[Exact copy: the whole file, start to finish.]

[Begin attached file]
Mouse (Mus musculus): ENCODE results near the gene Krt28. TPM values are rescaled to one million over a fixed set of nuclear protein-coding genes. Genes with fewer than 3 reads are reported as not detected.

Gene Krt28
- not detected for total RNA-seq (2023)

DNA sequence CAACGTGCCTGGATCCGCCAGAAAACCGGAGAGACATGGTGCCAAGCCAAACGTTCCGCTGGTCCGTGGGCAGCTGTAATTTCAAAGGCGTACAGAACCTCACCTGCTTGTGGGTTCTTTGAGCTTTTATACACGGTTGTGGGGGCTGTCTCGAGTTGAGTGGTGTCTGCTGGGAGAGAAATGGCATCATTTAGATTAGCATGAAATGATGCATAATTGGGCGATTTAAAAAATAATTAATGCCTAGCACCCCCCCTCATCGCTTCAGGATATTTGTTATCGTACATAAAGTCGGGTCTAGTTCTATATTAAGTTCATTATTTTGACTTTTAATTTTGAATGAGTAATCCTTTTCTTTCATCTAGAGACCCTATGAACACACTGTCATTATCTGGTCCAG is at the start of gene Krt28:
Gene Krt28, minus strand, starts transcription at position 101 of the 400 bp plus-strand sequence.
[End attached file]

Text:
Mouse (Mus musculus): ENCODE results near the gene Krt28. TPM values are rescaled to one million over a fixed set of nuclear protein-coding genes. Genes with fewer than 3 reads are reported as not detected.

Gene Krt28
- not detected for total RNA-seq (2023)

DNA sequence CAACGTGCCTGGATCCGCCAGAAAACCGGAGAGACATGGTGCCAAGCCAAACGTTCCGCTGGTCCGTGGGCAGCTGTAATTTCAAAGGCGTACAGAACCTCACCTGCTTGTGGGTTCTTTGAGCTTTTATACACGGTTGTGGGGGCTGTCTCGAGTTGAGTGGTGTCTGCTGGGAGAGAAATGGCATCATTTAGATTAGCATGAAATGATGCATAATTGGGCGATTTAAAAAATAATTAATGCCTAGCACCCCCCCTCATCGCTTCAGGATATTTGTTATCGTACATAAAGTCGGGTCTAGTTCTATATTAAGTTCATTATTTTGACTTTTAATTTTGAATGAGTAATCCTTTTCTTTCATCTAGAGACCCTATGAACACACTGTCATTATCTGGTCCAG is at the start of gene Krt28:
Gene Krt28, minus strand, starts transcription at position 101 of the 400 bp plus-strand sequence.